Farm sector profits hit hard in 2018
Higher productions expenses and lower commodity prices put squeeze on U.S. agriculture sectors.
Inflation-adjusted U.S. net farm income is projected to decline $11.4 billion (14.8%) from 2017 to $65.7 billion in 2018, while inflation-adjusted U.S. net cash farm income (NCFI) is projected to decline $14.6 billion (13.8%) to $91.5 billion, according to the latest "Farm Sector Income & Finances" report released Aug. 30 by the U.S. Department of Agriculture's Economic Research Service (ERS).
The projected declines are largely due to higher production expenses, which, if realized, would reduce net income.
Inflation-adjusted net farm income is projected to be just slightly above the 2016 level and at its second-lowest level since 2002; inflation-adjusted NCFI is expected to be at its lowest level since 2009. NCFI measures cash receipts from farming as well as farm-related income, including government payments, minus cash expenses.
Average NCFI for farm businesses specializing in all types of crop production is expected to decrease in 2018, with farm businesses specializing in specialty crops expected to undergo the largest percentage and dollar decline (at -12.2%) due to expected higher production expenses and lower cash receipts.
The smallest (dollar) decrease (-$6,000) is foreseen for wheat farm businesses, where higher production expenses are expected to offset higher cash receipts, causing NCFI to drop 6.5%. The smallest percentage decrease (-5.6%) is foreseen for cotton farm businesses, which will also have expected higher production expenses along with higher cash receipts (for a $13,900 decrease in average NCFI).
Crop cash receipts are forecasted to be $197.8 billion in 2018, a decrease of $500 million (0.3%) from 2017. Corn receipts are expected to decline $800 million (1.8%) in 2018, reflecting an expected decline in the quantity of corn sold. Wheat receipts are expected to increase more than $500 million (6.3%) from 2017 as a predicted decline in quantity sold is more than offset by expected increase in the price of wheat.
Soybean receipts in 2018 are expected to dip slightly (by $39.1 million, or 0.1%) as an anticipated price decline more than offsets higher expected quantities sold. Roughly half of the forecast value for 2018 soybean cash receipts is from 2017-18 crop marketing year production that was sold prior to China raising import tariffs on U.S. soybeans by 25%. “While prices for soybeans are expected to drop in calendar year 2018, overall soybean production quantities are expected to be up slightly in both the 2017-2018 and 2018-2019 crop marketing years,” ERS said.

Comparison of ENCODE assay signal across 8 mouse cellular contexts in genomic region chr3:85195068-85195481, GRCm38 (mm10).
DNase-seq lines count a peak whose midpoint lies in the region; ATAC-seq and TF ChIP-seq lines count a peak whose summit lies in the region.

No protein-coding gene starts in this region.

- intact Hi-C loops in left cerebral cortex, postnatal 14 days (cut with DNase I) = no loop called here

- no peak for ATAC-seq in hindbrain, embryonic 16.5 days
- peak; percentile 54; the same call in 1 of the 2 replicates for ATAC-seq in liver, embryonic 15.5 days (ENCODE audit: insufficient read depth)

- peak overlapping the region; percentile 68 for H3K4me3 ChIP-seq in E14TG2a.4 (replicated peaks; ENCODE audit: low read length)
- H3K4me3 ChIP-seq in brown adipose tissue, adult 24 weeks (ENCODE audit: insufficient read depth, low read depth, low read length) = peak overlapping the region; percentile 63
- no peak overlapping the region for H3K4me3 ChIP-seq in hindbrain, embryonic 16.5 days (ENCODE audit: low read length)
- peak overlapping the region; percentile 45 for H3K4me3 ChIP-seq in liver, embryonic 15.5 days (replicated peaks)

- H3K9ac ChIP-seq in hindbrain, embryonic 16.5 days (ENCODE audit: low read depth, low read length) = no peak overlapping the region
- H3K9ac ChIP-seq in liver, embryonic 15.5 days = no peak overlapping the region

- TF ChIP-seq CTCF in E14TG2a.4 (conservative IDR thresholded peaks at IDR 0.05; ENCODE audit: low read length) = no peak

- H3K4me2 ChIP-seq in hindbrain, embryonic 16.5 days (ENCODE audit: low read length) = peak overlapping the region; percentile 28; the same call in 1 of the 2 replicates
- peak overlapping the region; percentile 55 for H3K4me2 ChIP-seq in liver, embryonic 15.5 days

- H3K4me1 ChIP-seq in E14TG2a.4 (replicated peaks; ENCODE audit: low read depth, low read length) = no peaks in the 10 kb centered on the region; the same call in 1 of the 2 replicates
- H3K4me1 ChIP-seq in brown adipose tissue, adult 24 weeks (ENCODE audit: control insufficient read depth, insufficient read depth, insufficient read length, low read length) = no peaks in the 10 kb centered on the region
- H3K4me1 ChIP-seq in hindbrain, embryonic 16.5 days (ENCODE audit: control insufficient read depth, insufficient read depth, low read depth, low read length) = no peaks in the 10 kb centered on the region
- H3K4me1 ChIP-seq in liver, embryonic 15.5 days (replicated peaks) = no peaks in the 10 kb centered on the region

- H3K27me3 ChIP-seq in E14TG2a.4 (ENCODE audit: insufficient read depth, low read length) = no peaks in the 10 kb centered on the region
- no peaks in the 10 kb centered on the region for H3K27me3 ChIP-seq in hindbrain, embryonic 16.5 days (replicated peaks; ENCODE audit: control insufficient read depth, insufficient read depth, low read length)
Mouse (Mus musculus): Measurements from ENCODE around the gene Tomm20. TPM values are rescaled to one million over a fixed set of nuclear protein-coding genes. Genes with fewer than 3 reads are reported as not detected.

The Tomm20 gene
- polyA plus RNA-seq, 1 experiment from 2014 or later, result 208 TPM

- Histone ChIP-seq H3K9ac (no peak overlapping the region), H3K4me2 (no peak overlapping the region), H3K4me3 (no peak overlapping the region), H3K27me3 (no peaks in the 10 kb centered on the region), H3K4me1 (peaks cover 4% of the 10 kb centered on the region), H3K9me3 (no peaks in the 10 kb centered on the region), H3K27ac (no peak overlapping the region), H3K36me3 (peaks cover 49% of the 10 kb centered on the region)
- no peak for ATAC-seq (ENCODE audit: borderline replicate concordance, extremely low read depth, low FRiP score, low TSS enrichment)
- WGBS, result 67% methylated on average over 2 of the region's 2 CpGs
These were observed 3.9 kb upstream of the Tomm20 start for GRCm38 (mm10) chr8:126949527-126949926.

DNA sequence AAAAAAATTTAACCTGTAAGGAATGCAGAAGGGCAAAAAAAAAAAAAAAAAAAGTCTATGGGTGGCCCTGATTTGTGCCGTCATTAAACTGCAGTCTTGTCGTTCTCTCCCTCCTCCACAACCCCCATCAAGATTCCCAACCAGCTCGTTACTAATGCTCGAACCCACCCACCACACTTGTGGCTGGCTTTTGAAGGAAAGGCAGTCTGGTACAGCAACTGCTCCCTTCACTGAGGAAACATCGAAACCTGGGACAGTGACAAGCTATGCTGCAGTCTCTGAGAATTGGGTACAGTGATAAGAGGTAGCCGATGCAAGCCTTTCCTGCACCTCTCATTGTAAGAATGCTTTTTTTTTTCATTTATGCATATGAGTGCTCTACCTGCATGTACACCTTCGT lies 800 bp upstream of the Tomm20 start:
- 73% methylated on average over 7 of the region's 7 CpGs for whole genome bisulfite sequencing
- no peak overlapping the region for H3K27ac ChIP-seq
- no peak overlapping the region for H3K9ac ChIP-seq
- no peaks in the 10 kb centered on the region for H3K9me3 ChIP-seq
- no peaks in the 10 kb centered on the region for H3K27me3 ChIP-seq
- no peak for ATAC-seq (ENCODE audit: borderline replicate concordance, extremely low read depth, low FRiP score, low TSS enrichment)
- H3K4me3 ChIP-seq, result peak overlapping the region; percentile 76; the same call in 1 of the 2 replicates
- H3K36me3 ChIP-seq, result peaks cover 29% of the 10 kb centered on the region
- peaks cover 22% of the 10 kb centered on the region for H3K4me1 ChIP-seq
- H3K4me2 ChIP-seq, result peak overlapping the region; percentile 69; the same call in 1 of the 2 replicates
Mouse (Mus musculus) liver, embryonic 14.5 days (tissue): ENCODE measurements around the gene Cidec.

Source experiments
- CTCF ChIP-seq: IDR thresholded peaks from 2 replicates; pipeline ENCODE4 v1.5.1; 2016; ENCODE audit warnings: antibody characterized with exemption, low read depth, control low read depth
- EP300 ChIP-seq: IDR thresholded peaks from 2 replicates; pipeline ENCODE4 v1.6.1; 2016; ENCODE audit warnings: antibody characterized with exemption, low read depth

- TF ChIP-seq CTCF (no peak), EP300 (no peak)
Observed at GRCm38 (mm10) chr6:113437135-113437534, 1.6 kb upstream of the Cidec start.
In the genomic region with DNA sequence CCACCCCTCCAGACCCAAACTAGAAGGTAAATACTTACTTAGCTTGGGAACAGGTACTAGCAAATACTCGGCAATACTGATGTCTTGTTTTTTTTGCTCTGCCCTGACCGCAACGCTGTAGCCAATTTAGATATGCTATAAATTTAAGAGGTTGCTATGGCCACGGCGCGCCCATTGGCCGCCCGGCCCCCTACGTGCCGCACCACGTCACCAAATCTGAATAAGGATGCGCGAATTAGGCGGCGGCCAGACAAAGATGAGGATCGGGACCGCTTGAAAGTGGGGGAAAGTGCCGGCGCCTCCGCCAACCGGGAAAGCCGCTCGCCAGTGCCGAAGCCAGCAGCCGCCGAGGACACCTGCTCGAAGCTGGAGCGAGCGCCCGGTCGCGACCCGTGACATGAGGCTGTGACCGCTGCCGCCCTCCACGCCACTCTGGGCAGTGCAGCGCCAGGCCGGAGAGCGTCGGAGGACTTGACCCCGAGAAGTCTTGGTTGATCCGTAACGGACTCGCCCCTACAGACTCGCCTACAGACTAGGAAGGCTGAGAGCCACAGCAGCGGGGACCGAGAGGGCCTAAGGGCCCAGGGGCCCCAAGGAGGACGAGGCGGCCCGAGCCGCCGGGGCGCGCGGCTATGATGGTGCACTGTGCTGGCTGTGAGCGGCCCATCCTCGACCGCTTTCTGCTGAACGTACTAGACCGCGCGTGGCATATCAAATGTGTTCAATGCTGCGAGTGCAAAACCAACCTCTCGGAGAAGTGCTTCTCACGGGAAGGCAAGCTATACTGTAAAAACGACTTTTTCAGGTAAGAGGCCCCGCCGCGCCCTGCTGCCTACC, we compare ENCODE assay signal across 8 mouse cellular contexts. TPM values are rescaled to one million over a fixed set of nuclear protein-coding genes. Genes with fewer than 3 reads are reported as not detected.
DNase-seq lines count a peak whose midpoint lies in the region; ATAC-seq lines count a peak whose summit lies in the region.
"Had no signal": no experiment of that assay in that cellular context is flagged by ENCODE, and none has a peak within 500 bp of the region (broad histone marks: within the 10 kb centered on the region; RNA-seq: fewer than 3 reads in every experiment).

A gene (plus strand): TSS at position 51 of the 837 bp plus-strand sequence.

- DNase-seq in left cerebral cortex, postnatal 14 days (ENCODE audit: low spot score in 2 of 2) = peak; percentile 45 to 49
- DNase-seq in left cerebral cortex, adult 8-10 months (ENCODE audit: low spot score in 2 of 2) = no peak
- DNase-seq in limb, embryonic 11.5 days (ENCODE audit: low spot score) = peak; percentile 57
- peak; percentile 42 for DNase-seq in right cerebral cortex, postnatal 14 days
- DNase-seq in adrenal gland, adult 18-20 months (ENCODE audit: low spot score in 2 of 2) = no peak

Average NCFI for farm businesses specializing in all types of livestock production is projected to decrease in 2018, with the largest decreases — both in dollar and percentage terms — for farms specializing in dairy. “Following an increase in 2017, average NCFI for dairy farms is forecasted to decline 40.3% — reflecting an anticipated decline in milk prices. Farm businesses specializing in poultry are expected to see the smallest decline in average NCFI, following a projected increase in poultry cash receipts,” ERS said.
Milk receipts are expected to decrease $2.8 billion (7.4%) in 2018, reflecting an expected price decline that more than offsets increased quantities of milk sold. Cash receipts from cattle and calves are expected to decrease $800 million (1.1%) as a projected increase in the quantity sold is more than offset by an expected price decline. Hog cash receipts are expected to decline $1.6 billion (7.7%), reflecting an price decline.
Broiler receipts are expected to rise $3 billion (10%) in 2018 as larger quantities are projected to be sold at a higher price. Chicken egg receipts are expected to rise $3 billion (39.5%), reflecting larger quantities sold at a higher price. Turkey receipts are expected to decline $900 million (17.8%) in 2018, with expectations of both declining prices and quantities sold.
After reaching a record high exceeding $390 billion (nominal) in 2014 and then declining by almost $32 billion (8%) in 2015, farm sector production expenses (including operator dwellings) stabilized at an average of $354.4 billion from 2015 to 2017. In 2018, production expenses are projected to be $365.9 billion, up 3.3% ($11.8 billion) from 2017, with most categories of expenses projected to increase. When adjusted for inflation, total production expenses are expected to rise 1.2%.
Interest expenses (including operator dwellings) are expected to increase for the fifth consecutive year, rising 17.3% ($3.2 billion in nominal terms, to $21.9 billion) in 2018. This increase is the result of rising interest rates on all new debt, as well as on existing variable-interest-rate debt, and higher debt levels.
Feed expenses, which account for 18% of cash expenses, are projected to increase 4.8% to $57.9 billion in 2018. This would be the first increase in feed expenses since 2014.
Hired labor costs in 2018 are expected to increase by 5.1% (to $30.3 billion) and have been on an upward trend since 2015. Wage rate increases are expected to put upward pressure on hired labor costs.
Spending on fuel and oil is expected to increase 17.8% to $15.2 billion on top of a 5.9% increase in 2017. The 2018 forecast is driven, in part, by the U.S. Energy Information Agency's forecast for higher diesel prices (by 50 cents/gal., on average) in 2018.